As if the winter months weren’t already miserable enough, the January movie slate definitely won’t be one to remember. Though recent years have seen a slight increase in the quality of films being released during this time, 2016 will remind audiences why it’s long been considered a dumping ground for bad movies. There a few potential surprises from the likes of Michael Bay and Gavin O’Connor, but you’d be better off catching up on all the awards contenders (and maybe seeing “Star Wars” a third or fourth time) instead.
Who: Natalie Dormer, Taylor Kinney, Yukiyoshi Ozawa and Eoin Macken
What: A young woman searches for her twin sister in a Japanese forest, only to find herself surrounded by paranormal forces.
When: January 8th
Why: Believe it or not, “The Forest” isn’t a remake of a Japanese horror flick, but rather an original story whose makers somehow thought it would be a good idea to cast mostly white actors in a movie about a real-life problem in Japan. Cultural insensitivity aside, “The Forest” looks like your typical supernatural horror film circa 2005, when retooling Asian genre movies for American audiences was all the rave. Though it’s nice to see Natalie Dormer in her first Hollywood leading role, the “Game of Thrones” actress is far too talented to be wasting her time on low-rent projects like this.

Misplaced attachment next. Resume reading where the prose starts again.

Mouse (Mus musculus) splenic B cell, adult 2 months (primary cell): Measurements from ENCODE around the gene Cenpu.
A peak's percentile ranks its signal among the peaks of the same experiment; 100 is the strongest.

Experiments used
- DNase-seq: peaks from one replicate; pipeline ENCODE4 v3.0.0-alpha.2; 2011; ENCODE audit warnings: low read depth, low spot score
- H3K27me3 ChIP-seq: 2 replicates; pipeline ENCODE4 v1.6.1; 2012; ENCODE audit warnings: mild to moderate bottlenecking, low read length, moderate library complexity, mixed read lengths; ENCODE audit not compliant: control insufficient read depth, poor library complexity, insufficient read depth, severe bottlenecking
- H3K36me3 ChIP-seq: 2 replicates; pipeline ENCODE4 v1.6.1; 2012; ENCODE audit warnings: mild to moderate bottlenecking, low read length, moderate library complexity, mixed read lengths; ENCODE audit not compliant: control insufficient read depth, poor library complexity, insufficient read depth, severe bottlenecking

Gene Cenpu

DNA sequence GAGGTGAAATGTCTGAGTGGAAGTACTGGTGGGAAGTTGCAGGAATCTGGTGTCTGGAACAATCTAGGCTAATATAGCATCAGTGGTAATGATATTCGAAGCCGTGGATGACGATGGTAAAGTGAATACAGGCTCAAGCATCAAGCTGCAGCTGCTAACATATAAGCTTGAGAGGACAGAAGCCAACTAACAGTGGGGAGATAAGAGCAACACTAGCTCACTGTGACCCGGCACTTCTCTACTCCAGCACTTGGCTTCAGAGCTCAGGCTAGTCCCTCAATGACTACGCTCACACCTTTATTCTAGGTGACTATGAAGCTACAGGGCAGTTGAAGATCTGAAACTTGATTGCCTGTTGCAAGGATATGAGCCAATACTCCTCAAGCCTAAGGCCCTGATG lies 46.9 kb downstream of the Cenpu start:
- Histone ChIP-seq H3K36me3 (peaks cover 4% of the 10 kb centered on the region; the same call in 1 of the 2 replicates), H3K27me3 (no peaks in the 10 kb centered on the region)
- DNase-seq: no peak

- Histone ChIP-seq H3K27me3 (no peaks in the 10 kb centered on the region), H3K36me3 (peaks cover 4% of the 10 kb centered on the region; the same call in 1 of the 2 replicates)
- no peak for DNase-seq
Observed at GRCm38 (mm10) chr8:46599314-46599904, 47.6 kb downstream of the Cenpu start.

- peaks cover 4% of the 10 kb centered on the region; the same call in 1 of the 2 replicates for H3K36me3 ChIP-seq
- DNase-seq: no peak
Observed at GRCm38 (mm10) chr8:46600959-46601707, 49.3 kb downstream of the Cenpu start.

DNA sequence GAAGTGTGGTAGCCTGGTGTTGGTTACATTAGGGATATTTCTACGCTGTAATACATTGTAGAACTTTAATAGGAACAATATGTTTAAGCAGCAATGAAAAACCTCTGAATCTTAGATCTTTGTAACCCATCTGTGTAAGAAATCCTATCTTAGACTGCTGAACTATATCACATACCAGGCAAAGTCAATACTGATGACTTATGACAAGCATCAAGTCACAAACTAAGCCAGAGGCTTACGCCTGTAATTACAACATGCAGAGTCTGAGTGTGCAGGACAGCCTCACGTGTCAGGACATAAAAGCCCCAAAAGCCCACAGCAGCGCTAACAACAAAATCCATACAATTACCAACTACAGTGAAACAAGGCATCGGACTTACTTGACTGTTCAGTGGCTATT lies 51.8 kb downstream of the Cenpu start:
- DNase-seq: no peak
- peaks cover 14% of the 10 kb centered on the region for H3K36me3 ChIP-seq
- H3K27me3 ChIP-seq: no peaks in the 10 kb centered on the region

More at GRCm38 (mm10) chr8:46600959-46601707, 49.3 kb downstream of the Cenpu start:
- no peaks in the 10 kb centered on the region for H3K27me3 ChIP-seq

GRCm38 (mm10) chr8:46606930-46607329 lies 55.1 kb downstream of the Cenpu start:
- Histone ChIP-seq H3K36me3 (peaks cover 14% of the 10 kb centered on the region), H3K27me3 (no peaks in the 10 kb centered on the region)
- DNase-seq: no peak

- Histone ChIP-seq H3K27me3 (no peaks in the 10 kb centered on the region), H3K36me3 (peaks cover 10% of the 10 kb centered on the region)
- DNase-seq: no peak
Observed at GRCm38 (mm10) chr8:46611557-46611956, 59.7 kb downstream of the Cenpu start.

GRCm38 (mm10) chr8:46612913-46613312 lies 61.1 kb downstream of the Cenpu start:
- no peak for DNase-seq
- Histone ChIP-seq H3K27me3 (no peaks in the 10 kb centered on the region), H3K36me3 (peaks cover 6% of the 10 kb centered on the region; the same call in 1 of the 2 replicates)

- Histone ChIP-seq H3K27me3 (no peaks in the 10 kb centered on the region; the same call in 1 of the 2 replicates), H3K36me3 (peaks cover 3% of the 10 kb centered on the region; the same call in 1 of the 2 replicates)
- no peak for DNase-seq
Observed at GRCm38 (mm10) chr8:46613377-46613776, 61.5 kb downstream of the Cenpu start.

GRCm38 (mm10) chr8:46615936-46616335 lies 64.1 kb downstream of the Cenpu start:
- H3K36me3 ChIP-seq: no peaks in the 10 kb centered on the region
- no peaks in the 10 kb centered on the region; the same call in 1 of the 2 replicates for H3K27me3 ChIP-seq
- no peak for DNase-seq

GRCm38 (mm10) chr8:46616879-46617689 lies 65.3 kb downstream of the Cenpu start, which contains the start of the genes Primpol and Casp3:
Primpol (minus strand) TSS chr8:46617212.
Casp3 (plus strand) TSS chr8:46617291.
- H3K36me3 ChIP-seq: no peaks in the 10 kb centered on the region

Who: John Krasinski, James Badge Dale, Pablo Schreiber and David Costabile
What: An American ambassador is killed during an attack at a U.S. compound in Libya as a security team struggles to make sense out of the chaos.
When: January 15th
Why: Michael Bay’s “smaller” movies always interest me more than his effects-driven blockbusters, like this adaptation of bestselling author Mitchell Zuckoff’s book about the 2012 Benghazi attacks. Though Bay’s romanticism of the U.S. military can be a little irritating at times, he’s one of the best action directors around, and “13 Hours” is shaping up to his own personal “Black Hawk Down.” The film also boasts a solid ensemble cast led by John Krasinski and journeyman actor James Badge Dale, but its success will depend largely on whether Bay can tone down the pro-American flag-waving and just focus on telling a good story.